The earth's finite supply of petroleum and natural gas, plus the cartel pricing policies of leading world producers outside North America and the Soviet Union, have caused Americans to turn to what are called "renewable" resources for producing energy. Of these, organic materials including crop wastes, garbage, wood, sugar cane (used extensively in Brazil for alcohol fuel), sugar beets and grain are being studied as sources of alcohol, primarily for transport-vehicle fuel. In the United States, corn has been seen as the principal source, mainly because of the abundant supply. The Carter Administration started a large-scale corn-ethanol program, with loans and grants to encourage development of fermentation and distilling factories. In addition to putting up this money, Congress approved elimination of the federal motor-fuel tax on gasohol of four cents a gallon. Gasohol is a blend of 90 percent gasoline and 10 percent alcohol, so this tax forgiveness amounts to a subsidy of 40 cents per gallon on alcohol. At least 25 states also forgive gas taxes on gasohol. The total subsidy is large, probably about $1 per gallon, and inviting for alcohol production from corn-at today's prices.
Conceivably, the gasohol market could take as much as a billion bushels of corn (25.4 million tons) a year by the end of the decade, assuming the government subsidies increase with inflation. The Carter Administration's goal was to get alcohol production up to 500 million gallons this year, using about 200 million bushels of corn, but that goal won't be reached. Enthusiasts for gasohol talk of a billion gallons of corn alcohol, or two, or four. (Carter Administration people talked of a 1990 goal of ten billion gallons, which would take more than half of the record 1979 corn crop if the alcohol were made from corn!) Two billion gallons would supply about two percent of current gasoline consumption and would use 800 million bushels of corn. This would send corn prices up sharply (demand for corn as for all grains is quite inelastic), probably by as much as 25 percent. That in turn would raise livestock production costs and result in some decline in output. Consumers would pay more for meat, poultry, eggs and milk in order to get more fuel for their cars.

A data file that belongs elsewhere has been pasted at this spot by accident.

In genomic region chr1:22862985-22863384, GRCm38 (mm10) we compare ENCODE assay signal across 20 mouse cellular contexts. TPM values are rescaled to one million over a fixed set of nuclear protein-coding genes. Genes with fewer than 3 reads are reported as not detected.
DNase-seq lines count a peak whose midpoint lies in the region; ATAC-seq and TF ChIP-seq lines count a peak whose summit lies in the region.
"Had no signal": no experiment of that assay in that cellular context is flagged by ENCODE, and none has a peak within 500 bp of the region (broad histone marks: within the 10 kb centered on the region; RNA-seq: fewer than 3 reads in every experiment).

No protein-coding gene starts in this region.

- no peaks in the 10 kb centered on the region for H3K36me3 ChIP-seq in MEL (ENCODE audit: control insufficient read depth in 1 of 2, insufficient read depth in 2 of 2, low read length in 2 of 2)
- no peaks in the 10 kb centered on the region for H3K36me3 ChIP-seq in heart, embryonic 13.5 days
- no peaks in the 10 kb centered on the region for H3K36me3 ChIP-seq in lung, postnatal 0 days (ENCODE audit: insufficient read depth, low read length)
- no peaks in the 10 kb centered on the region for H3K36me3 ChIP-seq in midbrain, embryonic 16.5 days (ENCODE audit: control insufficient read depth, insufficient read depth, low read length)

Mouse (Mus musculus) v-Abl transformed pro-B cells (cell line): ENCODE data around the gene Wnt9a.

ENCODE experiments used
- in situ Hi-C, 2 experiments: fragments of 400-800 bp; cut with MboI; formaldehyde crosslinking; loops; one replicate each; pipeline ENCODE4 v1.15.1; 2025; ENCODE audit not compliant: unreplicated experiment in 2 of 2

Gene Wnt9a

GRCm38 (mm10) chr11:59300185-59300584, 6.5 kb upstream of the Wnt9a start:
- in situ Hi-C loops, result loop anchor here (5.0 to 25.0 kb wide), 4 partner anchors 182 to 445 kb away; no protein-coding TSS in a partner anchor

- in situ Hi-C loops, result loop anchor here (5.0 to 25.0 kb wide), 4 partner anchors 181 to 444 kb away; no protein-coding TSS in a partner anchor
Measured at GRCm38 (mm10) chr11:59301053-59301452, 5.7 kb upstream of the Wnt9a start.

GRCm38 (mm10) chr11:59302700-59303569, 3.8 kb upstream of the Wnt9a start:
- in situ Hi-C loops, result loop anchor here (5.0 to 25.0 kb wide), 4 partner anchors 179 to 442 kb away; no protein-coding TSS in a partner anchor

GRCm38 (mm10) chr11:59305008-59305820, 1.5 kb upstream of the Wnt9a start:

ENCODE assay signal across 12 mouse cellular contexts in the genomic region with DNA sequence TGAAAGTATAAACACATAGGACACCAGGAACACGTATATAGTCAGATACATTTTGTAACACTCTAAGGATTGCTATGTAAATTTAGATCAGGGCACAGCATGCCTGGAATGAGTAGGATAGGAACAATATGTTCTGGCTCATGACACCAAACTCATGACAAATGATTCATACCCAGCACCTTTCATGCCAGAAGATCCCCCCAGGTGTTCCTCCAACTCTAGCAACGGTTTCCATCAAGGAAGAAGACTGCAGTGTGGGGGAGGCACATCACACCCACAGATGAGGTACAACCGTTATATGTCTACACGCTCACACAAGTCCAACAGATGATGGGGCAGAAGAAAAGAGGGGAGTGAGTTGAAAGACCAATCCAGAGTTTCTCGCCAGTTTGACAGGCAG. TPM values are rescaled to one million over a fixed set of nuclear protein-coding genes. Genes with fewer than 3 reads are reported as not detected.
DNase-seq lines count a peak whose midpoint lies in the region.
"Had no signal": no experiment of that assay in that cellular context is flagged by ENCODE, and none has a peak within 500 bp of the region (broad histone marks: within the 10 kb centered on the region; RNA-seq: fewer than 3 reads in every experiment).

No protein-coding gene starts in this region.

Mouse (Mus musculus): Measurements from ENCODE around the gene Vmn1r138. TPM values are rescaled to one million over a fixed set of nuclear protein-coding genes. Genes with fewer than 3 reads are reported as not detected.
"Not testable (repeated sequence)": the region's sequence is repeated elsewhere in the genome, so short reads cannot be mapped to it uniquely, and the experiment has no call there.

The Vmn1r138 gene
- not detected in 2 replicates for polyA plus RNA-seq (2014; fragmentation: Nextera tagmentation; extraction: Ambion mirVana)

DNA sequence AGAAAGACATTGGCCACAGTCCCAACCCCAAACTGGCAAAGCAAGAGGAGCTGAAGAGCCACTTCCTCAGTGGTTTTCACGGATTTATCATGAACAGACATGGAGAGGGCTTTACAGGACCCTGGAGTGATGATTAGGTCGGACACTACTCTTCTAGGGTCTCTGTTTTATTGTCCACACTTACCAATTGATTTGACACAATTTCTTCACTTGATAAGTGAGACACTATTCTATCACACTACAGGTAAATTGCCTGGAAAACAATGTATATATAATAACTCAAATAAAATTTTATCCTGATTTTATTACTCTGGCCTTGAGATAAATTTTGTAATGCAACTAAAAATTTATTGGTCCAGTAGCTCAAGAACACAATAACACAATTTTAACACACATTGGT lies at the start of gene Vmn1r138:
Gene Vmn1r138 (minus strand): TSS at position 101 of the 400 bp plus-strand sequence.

The claims of the "feed the world" idealists, the commercial grain exporters, and the gasohol promoters cannot all be met without strain on domestic food consumers; that is, everybody. Choices must be made. These claims all stem, fundamentally, from the long history of American agricultural surpluses, bountiful production, world-leading agricultural research, and the tradition of big exports. The idea of scarcity of food production has never entered the head of the typical American farmer-or the city-dweller once removed from the farm, for that matter.
But the bigger claim, if one looks beyond the near decades, is to consider the state of the nation's agricultural resources. Long-range planning has not been a notable characteristic of this democracy. Limits to growth are anathema to Americans; they would rather talk about the growth of limits, through magical science and technology. But the oil is clearly running out, and so is the most precious of our resources-topsoil.
Soil productivity has sometimes been viewed as a renewable resource: you can replace the depleted nutrients with chemical fertilizers. Shortly after World War II, when new fertilization and weed- and insect-control methods were being adopted rapidly, the soil conservation movement which had bloomed in the 1930s began to fade. I remember a front-running farmer telling me in the early 1950s that it was foolish to worry about losing topsoil. He advocated growing corn and soybeans on the hills, saying he could restore the natural soil productivity with chemicals; he scorned growing clover and alfalfa as money losers.
In less extreme form, many farmers followed this policy, and so did the agricultural scientists and educators at the Land Grant agricultural colleges. The companies manufacturing and selling fertilizer and pesticides, naturally enough, pushed the revolution in agricultural techniques-and they exerted substantial financial and political power to get support from the agricultural colleges and the federal government.
Soil scientists who expressed alarm about losses of topsoil didn't get much of a hearing until recently. The chronic tendency to overproduction of farm products and the deliberate removal from production by government policy of 50-60 million acres of cropland made concern over soil resources seem absurd. But the return to full farm production in the 1970s and more evidence of big soil losses have forced a new look.
The National Resources Inventories conducted by the USDA three years ago showed that erosion is taking place on much of the nation's best cropland at a faster rate than the soil can be replaced. Topsoil lost by erosion is slowly rebuilt through weathering of the less productive subsoil, and the process can be speeded to some extent by cultivation and large additions of nutrients and organic matter.